The connector I'm referring to is the one you had to disconnect when you replaced the pump. If you need me to, I'll dig up a wiring diagram to tell you which wire to test. The thing is there will not be 12 volts there with just the ignition switch turned on. That would create a fire hazard if a fuel line got ruptured in a crash. You need to check for that 12 volts while the engine is being cranked. You need to check for spark too when you have a crank but no-start condition. Too many people get hung up on the first thing they find missing. By far the most common cause of a no-start is a sensor failure that results in no fuel AND no spark. That can be misleading too because on most vehicles with that problem, the fuel pump still will run for one second after turning on the ignition switch. That can leave residual pressure in the line which makes people think they have fuel pressure. The injectors won't fire either so that fuel pressure won't be bleeding down and you won't smell fuel at the tail pipe.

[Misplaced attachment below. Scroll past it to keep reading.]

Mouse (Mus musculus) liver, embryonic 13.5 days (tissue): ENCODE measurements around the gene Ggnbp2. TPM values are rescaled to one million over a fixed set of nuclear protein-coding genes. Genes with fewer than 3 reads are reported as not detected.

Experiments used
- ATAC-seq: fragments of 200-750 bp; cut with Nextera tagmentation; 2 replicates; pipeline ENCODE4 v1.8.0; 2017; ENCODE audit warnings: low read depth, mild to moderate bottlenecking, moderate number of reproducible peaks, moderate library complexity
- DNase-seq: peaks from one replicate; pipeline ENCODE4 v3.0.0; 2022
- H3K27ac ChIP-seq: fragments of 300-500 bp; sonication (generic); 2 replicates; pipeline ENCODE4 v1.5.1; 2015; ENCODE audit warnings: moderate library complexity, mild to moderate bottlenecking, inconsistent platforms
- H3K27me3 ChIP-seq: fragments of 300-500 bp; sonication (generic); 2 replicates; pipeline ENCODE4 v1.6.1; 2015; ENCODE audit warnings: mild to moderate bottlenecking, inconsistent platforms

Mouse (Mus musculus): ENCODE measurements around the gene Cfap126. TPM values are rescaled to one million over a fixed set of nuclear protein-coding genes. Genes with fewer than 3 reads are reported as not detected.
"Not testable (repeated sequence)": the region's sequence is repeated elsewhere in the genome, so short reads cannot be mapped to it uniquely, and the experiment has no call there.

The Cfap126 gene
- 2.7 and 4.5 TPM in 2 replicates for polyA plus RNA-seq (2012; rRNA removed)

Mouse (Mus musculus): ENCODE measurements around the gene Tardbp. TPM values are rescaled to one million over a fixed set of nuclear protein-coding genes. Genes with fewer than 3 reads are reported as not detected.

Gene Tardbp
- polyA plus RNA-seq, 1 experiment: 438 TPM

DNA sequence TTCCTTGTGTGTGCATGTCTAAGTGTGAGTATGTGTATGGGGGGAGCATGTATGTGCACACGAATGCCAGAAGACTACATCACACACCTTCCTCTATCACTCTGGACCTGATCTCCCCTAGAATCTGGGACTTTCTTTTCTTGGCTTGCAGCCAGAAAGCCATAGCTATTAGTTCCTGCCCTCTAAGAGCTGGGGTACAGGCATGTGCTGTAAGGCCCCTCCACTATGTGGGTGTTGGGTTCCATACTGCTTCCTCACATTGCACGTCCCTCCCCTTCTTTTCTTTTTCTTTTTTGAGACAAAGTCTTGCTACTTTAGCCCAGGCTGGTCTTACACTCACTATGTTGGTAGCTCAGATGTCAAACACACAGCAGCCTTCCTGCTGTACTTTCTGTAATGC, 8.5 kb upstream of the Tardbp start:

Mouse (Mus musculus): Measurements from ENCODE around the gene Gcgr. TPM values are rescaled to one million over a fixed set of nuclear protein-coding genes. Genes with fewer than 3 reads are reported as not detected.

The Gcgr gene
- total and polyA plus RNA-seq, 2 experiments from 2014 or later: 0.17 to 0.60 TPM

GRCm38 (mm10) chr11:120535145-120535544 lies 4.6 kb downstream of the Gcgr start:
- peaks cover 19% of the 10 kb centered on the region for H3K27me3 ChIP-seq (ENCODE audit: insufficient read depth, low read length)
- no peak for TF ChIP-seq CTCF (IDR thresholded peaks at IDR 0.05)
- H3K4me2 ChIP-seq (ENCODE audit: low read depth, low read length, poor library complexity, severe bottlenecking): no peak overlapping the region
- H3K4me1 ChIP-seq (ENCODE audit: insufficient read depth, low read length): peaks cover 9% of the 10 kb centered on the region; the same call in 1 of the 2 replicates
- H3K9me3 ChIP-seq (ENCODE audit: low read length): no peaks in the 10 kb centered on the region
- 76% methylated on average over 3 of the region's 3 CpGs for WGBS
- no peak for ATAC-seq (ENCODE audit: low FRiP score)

If you DO have spark, that rules out the sensors and ignition system, and in that case you're right that the fuel pump is the best suspect. What we need to do first though is measure that supply voltage before going through all the work of replacing the pump.
Tuesday, March 31st, 2015 AT 8:33 PM